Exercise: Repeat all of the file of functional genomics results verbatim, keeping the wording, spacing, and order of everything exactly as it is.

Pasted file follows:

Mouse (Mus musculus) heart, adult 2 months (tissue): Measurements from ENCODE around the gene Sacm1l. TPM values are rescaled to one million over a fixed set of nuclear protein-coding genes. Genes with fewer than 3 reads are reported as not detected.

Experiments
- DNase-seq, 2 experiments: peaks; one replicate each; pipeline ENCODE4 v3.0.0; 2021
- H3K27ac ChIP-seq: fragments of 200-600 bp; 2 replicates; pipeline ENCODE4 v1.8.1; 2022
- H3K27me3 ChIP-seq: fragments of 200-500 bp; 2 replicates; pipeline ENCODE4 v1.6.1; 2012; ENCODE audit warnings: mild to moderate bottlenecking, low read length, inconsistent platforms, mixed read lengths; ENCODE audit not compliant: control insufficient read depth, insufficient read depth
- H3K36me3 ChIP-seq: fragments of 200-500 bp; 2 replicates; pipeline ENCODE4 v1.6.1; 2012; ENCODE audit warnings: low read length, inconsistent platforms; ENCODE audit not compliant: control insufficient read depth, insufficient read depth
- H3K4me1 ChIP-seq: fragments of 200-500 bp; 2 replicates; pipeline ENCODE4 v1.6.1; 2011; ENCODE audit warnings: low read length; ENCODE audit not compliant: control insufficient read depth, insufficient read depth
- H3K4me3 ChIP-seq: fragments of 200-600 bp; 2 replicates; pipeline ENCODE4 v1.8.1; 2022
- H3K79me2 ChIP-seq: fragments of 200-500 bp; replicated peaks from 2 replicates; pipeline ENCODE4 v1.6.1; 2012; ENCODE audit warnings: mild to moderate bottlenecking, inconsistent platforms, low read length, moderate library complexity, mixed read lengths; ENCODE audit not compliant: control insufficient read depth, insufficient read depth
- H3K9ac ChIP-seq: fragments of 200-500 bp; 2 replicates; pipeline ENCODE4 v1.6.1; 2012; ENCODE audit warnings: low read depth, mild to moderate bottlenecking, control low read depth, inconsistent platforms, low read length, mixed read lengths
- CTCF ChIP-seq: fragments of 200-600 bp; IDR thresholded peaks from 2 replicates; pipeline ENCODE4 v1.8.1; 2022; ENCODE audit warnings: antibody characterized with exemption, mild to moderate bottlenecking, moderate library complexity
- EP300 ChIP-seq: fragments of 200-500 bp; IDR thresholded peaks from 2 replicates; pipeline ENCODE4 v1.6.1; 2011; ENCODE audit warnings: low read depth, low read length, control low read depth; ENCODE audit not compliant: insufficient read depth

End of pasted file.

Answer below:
Mouse (Mus musculus) heart, adult 2 months (tissue): Measurements from ENCODE around the gene Sacm1l. TPM values are rescaled to one million over a fixed set of nuclear protein-coding genes. Genes with fewer than 3 reads are reported as not detected.

Experiments
- DNase-seq, 2 experiments: peaks; one replicate each; pipeline ENCODE4 v3.0.0; 2021
- H3K27ac ChIP-seq: fragments of 200-600 bp; 2 replicates; pipeline ENCODE4 v1.8.1; 2022
- H3K27me3 ChIP-seq: fragments of 200-500 bp; 2 replicates; pipeline ENCODE4 v1.6.1; 2012; ENCODE audit warnings: mild to moderate bottlenecking, low read length, inconsistent platforms, mixed read lengths; ENCODE audit not compliant: control insufficient read depth, insufficient read depth
- H3K36me3 ChIP-seq: fragments of 200-500 bp; 2 replicates; pipeline ENCODE4 v1.6.1; 2012; ENCODE audit warnings: low read length, inconsistent platforms; ENCODE audit not compliant: control insufficient read depth, insufficient read depth
- H3K4me1 ChIP-seq: fragments of 200-500 bp; 2 replicates; pipeline ENCODE4 v1.6.1; 2011; ENCODE audit warnings: low read length; ENCODE audit not compliant: control insufficient read depth, insufficient read depth
- H3K4me3 ChIP-seq: fragments of 200-600 bp; 2 replicates; pipeline ENCODE4 v1.8.1; 2022
- H3K79me2 ChIP-seq: fragments of 200-500 bp; replicated peaks from 2 replicates; pipeline ENCODE4 v1.6.1; 2012; ENCODE audit warnings: mild to moderate bottlenecking, inconsistent platforms, low read length, moderate library complexity, mixed read lengths; ENCODE audit not compliant: control insufficient read depth, insufficient read depth
- H3K9ac ChIP-seq: fragments of 200-500 bp; 2 replicates; pipeline ENCODE4 v1.6.1; 2012; ENCODE audit warnings: low read depth, mild to moderate bottlenecking, control low read depth, inconsistent platforms, low read length, mixed read lengths
- CTCF ChIP-seq: fragments of 200-600 bp; IDR thresholded peaks from 2 replicates; pipeline ENCODE4 v1.8.1; 2022; ENCODE audit warnings: antibody characterized with exemption, mild to moderate bottlenecking, moderate library complexity
- EP300 ChIP-seq: fragments of 200-500 bp; IDR thresholded peaks from 2 replicates; pipeline ENCODE4 v1.6.1; 2011; ENCODE audit warnings: low read depth, low read length, control low read depth; ENCODE audit not compliant: insufficient read depth